Unnecessary, But Necessary
Okay, I admit it – sometimes I don't really understand why the experts conduct research to prove the obvious. They could just ask us parents, right? I wish they'd research something we parents haven't already figured out!
But in this case, it's a good thing, because the results of the research* are in – and while they are not at all surprising, they are certainly quite VALIDATING: Parenting teens with ADHD is stressful for parents.
Shocking, I know.
Here's why this research is really good news for all of us. Researchers now recommend that parents' stress management be included as part of the treatment of a teen's ADHD!
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Straight From The Doctor
Yes – that means the doctors recommend that YOU manage YOUR stress to help your child. But before you start getting all guilty on me, remember this: they are giving you a prescription to put yourself back on your list! Seriously, your stress reduction is just as important as your teen working with a tutor.
Okay, that is a little shocking. So take it in.
Not only does this research take us one step closer to insurance companies paying for parent training and support, but it really gives us the permission that so many of us are waiting for – permission to pay some attention to ourselves. So often, when we have complex kids, we feel like every free moment needs to be focused on helping them, supporting them, putting systems in place for THEM. I can't tell you how many parents have said to me that they feel guilty spending any time or money on themselves, when their kid needs so much help.
What The Research Says
But the truth is, when we focus too much on our kids – at the expense of ourselves – it's actually not good for our kids, or for us. When we are stretched too thin, when we are stressed to the limit – well, honestly, how good is our communication with our teens? And what kinds of lessons are we modeling for them, anyway?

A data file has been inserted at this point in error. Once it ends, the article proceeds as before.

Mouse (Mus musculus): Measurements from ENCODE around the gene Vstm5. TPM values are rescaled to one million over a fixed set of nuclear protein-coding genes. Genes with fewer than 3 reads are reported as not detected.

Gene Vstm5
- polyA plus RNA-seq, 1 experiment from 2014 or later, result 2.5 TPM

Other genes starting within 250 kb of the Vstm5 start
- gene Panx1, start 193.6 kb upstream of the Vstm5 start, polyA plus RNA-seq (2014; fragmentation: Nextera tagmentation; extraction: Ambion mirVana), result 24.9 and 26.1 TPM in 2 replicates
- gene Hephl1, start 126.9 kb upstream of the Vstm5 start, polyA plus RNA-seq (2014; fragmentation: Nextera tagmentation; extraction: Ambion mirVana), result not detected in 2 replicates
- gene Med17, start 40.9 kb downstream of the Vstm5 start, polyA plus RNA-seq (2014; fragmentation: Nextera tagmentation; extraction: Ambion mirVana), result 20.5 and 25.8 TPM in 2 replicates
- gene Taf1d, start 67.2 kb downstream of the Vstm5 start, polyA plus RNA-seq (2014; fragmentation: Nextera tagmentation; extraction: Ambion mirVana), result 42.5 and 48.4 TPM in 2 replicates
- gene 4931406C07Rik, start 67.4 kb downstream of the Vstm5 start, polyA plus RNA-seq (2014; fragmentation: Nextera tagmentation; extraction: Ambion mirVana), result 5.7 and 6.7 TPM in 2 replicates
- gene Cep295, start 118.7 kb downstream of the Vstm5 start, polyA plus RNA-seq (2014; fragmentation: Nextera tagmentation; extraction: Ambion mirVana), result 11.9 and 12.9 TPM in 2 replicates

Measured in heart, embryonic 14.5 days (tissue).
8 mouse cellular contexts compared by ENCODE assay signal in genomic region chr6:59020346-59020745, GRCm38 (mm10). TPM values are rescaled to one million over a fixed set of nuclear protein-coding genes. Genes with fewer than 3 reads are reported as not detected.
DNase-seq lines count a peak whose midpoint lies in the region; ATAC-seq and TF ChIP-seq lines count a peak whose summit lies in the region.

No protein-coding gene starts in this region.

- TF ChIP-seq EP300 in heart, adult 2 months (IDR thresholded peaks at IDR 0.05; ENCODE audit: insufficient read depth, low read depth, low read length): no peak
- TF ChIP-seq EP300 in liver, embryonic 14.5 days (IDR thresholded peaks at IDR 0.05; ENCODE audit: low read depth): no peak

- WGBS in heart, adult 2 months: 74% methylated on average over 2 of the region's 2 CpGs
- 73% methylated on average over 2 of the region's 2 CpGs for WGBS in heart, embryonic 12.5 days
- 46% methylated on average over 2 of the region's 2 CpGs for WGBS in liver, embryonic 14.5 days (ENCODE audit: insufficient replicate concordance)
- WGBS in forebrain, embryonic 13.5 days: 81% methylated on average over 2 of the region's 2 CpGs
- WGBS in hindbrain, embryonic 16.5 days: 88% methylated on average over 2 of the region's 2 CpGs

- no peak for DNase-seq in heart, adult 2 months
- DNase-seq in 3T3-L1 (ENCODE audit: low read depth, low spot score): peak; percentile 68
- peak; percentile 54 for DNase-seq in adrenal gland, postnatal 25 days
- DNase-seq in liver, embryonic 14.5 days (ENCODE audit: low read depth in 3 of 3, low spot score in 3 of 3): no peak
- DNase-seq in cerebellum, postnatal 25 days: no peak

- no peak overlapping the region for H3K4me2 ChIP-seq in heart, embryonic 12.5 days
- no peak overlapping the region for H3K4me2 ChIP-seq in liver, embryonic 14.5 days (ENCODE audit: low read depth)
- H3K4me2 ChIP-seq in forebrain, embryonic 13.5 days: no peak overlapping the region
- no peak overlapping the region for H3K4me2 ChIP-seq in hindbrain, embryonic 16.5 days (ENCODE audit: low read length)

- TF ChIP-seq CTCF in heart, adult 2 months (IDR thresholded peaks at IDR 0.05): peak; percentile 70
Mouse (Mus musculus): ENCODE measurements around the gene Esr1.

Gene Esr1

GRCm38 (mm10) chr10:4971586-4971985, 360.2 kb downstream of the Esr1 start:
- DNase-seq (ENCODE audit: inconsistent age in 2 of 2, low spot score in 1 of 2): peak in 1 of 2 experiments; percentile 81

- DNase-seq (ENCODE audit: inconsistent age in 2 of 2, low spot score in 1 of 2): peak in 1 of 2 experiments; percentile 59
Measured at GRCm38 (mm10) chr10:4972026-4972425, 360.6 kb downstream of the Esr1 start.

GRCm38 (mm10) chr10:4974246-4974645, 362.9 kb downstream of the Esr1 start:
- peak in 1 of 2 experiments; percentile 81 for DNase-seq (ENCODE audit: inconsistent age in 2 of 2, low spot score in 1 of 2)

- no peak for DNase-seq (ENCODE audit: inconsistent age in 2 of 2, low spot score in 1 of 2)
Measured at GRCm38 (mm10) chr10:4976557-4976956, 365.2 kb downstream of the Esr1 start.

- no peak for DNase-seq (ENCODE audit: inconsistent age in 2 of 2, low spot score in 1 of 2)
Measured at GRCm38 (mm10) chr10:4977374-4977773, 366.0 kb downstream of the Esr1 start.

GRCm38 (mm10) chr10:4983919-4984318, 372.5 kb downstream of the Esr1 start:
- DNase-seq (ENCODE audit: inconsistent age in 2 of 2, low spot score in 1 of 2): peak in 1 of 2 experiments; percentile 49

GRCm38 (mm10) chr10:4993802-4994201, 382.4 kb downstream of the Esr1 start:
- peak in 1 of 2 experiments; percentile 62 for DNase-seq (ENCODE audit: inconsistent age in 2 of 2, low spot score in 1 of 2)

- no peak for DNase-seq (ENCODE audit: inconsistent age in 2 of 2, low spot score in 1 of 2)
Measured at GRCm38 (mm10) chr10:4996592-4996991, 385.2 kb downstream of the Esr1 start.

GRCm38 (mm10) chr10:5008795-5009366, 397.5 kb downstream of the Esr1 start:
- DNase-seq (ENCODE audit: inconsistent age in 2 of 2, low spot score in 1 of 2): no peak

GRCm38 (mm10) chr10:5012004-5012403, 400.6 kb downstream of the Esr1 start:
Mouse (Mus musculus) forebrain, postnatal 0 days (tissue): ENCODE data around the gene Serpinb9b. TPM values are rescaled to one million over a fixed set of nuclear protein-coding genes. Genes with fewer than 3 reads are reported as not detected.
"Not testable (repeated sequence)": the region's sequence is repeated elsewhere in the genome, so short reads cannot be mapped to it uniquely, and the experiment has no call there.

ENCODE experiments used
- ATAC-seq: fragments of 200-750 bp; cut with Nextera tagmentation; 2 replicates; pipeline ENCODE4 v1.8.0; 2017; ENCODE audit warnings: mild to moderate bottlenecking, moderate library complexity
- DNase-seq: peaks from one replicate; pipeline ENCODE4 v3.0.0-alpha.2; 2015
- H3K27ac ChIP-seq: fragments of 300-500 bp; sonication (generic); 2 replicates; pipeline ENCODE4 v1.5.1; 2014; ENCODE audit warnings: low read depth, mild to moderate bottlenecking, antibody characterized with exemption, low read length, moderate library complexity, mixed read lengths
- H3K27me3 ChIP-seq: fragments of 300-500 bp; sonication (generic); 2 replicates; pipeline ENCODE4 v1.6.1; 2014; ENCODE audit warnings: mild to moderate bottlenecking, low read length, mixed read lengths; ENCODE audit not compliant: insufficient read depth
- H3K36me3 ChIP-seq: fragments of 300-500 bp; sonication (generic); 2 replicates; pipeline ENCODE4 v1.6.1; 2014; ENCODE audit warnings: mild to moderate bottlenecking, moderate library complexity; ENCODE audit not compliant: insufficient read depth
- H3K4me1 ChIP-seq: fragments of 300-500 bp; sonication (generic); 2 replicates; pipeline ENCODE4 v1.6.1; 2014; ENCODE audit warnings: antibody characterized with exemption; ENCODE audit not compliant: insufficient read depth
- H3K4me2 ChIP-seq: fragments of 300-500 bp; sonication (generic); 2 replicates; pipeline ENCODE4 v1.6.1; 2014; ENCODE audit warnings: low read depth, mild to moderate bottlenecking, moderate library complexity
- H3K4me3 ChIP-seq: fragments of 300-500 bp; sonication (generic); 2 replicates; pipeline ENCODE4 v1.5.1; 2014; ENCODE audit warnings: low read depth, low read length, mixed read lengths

The research is telling us to take a different approach.
We hear from parents all the time, especially after they've completed Sanity School, how much things improve after they start focusing on themselves, and learning to calm down. It's probably the number one ‘shocking' revelation from parents in our classes and programs – that when they pay attention to themselves, their kids start doing better. Kids start taking on more responsibility, seeing more success – and generally, their relationships start to improve in many ways.
And let's be clear – we're not talking about neglecting our kids, here. We're talking about what happens when parents take a moment to pause, think about their parenting approach, and learn strategies for understanding their kids and empowering them. Nothing is more stress-reducing for a concerned parent than when his/her child starts to take ownership of his challenges. When you begin to see that glimmer of hope, that glimpse of possibility – “Yes, my kid is going to be okay” – it just makes it a whole lot easier to sleep at night!
The Main Takeaway
So here's what we want you to know, that is now supported by research: Parent Training + Parent Support = Stress Reduction for parents!
If you've been noticing your stress, lately, and you want to help your teen with ADHD (or other related issues), then consider getting some support for yourself to take the stress off. The effect will benefit the whole family!
Now sure how to make parenting teens with ADHD less stressful? THAT we can help with, too: visit Parenting Programs for more info.
* According to Dr. David Rabiner in The Attention Research Update, "Numerous studies have established that parents of children with ADHD experience more stress in their parenting role than other parents. Although it is reasonable to expect that this would also be true for parents of adolescents with ADHD, this issue has not been previously investigated. This is an important gap in the literature as documenting greater stress among parents whose teen has ADHD, and how this may differ for mothers and fathers, could inform the importance of attending to parents' stress when treating teens with ADHD."